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Lesson 12. Options and the Private Company > The 30-Second Recap - Pg. 58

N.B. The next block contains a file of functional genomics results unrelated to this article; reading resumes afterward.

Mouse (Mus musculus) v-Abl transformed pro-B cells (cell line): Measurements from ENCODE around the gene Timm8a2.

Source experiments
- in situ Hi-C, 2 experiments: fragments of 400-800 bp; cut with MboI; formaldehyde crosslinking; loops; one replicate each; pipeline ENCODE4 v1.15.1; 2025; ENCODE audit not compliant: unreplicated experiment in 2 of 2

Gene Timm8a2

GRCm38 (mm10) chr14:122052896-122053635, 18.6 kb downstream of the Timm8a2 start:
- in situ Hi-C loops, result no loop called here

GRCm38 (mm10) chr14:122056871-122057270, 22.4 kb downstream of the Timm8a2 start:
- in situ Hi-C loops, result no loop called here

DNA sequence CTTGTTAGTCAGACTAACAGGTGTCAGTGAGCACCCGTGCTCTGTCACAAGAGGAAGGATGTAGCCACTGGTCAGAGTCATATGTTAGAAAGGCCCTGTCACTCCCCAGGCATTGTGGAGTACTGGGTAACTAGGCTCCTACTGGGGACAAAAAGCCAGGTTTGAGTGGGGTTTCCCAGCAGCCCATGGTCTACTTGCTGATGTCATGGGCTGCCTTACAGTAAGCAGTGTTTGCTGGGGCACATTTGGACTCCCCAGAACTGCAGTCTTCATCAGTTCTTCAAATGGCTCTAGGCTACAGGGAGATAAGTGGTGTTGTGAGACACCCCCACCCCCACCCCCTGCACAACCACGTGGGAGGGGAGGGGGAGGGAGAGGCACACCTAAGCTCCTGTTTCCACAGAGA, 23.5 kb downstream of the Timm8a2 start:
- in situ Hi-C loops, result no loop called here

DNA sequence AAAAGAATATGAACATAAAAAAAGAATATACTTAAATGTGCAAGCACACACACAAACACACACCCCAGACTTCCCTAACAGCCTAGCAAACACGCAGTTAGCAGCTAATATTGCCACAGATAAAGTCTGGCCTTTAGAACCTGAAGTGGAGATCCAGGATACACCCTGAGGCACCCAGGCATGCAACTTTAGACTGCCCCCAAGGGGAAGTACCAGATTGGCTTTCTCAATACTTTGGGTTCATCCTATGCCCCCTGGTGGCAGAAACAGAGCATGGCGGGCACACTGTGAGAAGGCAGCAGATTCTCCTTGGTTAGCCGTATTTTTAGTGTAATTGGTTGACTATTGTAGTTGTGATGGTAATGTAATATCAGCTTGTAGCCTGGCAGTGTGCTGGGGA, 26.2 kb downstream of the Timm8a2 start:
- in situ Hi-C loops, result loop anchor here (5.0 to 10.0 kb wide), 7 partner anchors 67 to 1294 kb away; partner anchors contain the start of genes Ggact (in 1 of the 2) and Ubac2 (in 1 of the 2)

Options and the Private Company 58 · The company can provide additional compensation to key employees without diluting ownership of the corporation. · The company can tie them to specific departments or divisions so the responsible employee earns the incentive directly. · The company wants to retain a key employee without actually granting voting stock. · The company wants to attract key management or technical people in a competitive market. · Since they are primarily a means of compensating employees and do not represent any real ownership, many of the securities laws associated with stock ownership are moot. · Companies have greater flexibility to structure them in a meaningful way. · There are no tax consequences until they are actually paid. · The company can attach vesting and other restrictions. Even though SARs and phantom stock reward employees for the performance of the company, they are still not the same as ownership. There is something important about "owning" a piece of the business that SARs and phantom stock can't duplicate. Tip Ownership is part of the American dream. SARs and phantom stock fall short of the dream. Private companies may still need a professional evaluation of their stock's value for purposes of SARs and phantom stock. Although companies can offer SARs and phantom stock to a broad base of employees, they run the danger of creating a qualified retirement plan. For this reason, most companies restrict SARs and phantom stock to key employees. The 30-Second Recap · Private companies can offer employee stock options the same as publicly traded companies. · Private companies often find it difficult to place a value on their stock and options. · Owners of private companies are often reluctant to dilute the ownership by granting stock to outsiders. · SARs and phantom stock are ways a private company can reward key employees without ac- tually giving up shares.